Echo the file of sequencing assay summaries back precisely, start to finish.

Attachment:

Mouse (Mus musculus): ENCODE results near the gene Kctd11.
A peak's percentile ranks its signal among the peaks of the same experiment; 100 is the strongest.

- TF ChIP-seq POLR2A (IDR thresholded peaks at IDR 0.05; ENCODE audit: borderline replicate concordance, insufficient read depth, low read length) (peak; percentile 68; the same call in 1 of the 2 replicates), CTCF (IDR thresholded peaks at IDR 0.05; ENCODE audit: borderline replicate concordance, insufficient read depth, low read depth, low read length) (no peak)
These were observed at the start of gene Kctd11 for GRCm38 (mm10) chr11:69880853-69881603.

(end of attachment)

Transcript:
Mouse (Mus musculus): ENCODE results near the gene Kctd11.
A peak's percentile ranks its signal among the peaks of the same experiment; 100 is the strongest.

- TF ChIP-seq POLR2A (IDR thresholded peaks at IDR 0.05; ENCODE audit: borderline replicate concordance, insufficient read depth, low read length) (peak; percentile 68; the same call in 1 of the 2 replicates), CTCF (IDR thresholded peaks at IDR 0.05; ENCODE audit: borderline replicate concordance, insufficient read depth, low read depth, low read length) (no peak)
These were observed at the start of gene Kctd11 for GRCm38 (mm10) chr11:69880853-69881603.